It's Wedding Time! Better Price Yourself Accordingly!


By now, you should know this interview series is all about getting a hold of the best creatives I know and getting them to spill their best tips. Today, Jennifer Prince, owner of Hill City Bride, a wedding and idea blog based in Virginia, gives us her best tips for pricing your services. Her tips, combined with my own financial expertise, will set you on the right path. Remember they may not all apply to you/your business, so make sure to choose the ones that do. Let’s dive right in!

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Brides get a ring slipped onto their finger, and all of the sudden, they are expected to plan the biggest - and most memorable - event of their entire life. It can be a lot of pressure for a newly engaged girl, but that is where you - the wedding professional - can step in and help out. Whether you are a new wedding planner or a seasoned florist, here are some basic thoughts on how to go about pricing your work. 


1.    Price yourself according to experience.

I know this may sound like a crazy idea, but with weddings, it takes some time to build your own portfolio and reputation, so start out by pricing yourself accordingly. Everyone needs to start somewhere! As a planner or photographer, you may want to work with friends and family to actually have work to showcase. This way, you can show your future clients what you are capable of. Also, be sure that the work you are showing on your site is actually your work, which is what your clients are expecting to see. If you don't have images of your own events, then partner with other wedding professionals to do a styled shoot, which could also lead to referrals if all goes well. In the wedding industry word-of-mouth is huge, whether it's from a former bride or a fellow wedding professional. As you build your portfolio, be sure to raise your prices up and be a little more selective about your clientele once you are out of the building-your-business phase (although we are all always building our businesses, aren't we?).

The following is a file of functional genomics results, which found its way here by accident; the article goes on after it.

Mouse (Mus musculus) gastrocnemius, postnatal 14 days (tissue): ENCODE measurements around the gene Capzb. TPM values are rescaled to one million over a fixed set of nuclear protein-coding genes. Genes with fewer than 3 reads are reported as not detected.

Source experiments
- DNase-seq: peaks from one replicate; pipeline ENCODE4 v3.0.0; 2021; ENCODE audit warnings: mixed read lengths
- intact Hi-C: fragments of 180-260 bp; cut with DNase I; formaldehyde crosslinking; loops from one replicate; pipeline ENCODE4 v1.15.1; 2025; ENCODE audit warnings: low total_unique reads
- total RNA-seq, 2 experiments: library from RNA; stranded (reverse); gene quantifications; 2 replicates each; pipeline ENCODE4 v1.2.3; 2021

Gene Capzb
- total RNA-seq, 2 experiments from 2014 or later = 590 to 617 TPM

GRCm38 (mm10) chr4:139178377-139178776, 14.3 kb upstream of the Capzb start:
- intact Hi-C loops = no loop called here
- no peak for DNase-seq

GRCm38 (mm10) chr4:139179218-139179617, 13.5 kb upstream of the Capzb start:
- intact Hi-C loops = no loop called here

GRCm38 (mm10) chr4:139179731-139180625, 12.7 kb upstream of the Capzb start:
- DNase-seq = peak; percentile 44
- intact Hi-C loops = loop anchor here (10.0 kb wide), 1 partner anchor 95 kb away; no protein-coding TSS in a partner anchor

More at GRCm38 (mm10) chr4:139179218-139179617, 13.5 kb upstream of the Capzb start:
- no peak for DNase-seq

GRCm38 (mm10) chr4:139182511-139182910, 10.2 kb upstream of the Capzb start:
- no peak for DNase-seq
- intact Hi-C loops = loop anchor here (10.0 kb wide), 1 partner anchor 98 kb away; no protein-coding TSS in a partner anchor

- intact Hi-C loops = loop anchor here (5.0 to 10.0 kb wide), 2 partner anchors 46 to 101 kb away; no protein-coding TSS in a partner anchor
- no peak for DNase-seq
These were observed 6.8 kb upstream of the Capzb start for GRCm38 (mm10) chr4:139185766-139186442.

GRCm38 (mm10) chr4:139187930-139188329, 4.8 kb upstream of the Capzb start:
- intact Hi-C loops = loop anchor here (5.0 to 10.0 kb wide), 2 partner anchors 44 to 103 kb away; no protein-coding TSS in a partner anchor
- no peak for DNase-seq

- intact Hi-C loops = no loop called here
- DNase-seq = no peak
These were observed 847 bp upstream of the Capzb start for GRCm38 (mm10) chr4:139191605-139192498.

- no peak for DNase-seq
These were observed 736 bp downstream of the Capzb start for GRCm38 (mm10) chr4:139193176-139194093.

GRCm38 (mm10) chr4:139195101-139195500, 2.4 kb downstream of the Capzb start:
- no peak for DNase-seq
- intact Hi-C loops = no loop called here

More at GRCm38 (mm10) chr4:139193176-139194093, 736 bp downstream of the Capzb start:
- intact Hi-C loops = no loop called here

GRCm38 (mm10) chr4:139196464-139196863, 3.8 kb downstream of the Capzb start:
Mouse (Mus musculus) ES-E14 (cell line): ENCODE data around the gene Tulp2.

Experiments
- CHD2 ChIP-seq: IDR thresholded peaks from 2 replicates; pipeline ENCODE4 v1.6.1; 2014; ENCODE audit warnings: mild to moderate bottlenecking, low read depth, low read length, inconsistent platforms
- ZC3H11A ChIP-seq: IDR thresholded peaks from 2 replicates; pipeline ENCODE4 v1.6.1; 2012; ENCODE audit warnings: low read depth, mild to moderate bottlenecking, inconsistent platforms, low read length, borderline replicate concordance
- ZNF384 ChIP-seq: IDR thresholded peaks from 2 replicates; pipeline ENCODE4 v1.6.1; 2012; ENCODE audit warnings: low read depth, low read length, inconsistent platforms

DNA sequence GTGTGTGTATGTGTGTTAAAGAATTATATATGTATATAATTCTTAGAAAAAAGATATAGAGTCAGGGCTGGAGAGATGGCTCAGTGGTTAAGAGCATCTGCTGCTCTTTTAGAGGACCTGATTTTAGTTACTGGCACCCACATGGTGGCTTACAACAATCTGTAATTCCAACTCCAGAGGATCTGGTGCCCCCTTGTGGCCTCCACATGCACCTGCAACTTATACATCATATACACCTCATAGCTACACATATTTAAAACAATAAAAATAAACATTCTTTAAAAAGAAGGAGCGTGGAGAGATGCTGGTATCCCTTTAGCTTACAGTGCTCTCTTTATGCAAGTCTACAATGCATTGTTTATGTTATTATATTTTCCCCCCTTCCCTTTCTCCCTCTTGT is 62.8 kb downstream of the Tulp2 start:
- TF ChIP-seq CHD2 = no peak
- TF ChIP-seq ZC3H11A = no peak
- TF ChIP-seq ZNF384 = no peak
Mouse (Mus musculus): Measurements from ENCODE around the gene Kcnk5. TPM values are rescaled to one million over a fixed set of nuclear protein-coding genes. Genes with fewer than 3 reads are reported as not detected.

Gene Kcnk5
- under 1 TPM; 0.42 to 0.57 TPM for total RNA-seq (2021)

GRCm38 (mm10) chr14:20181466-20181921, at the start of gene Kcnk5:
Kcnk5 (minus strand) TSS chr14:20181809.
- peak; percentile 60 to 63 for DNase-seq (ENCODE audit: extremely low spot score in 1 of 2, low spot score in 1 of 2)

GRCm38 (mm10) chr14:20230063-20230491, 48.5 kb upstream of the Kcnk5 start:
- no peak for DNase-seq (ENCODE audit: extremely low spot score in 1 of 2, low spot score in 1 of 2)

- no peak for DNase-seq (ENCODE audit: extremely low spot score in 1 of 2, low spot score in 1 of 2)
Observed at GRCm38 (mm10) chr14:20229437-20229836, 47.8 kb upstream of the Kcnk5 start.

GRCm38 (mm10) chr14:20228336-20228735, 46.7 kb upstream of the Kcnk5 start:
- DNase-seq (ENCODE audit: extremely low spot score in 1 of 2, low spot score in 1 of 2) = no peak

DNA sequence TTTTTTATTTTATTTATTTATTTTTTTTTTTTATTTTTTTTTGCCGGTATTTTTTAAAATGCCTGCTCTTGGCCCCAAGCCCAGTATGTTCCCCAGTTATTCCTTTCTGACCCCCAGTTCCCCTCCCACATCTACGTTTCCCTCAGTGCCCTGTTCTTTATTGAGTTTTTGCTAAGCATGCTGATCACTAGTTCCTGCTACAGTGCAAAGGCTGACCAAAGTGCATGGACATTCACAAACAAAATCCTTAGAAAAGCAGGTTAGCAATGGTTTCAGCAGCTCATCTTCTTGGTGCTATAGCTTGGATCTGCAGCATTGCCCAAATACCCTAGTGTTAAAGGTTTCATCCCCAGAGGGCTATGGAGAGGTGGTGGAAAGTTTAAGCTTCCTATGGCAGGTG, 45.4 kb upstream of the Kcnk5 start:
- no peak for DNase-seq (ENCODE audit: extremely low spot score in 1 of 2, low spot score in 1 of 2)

From a financial standpoint, I know it may not sound attractive to be more selective on your clientele, as you may feel like you’re turning potential clients away, however, it’s actually wiser if you’re looking to build a well-renown reputation for yourself. As you price yourself appropriately, you will attract the right clientele willing to value your services and pay for them. 


2. Consider your area

I live in a lovely city (although growing up near Philly, I'd call it more of a town!) in Virginia, and our locale actually attracts brides from other areas due to how budget friendly our weddings are. So, you will want to check into what local wedding budgets are so you can come up with an area-friendly price to charge. A $20,000 wedding in my area would easily be double the price (or more!) in more metropolitan locations, so do consider where you are when pricing as you don't want to price yourself too high or too low, unless you are trying to book a certain number of weddings - more on this next. 

Researching the local market to see what other’s prices are at, will ensure your prices are competitive. In addition, making sure they are not too low will give you more room to cover your expenses, in turn, leaving you with a greater profit.  


3. Think about your desired workflow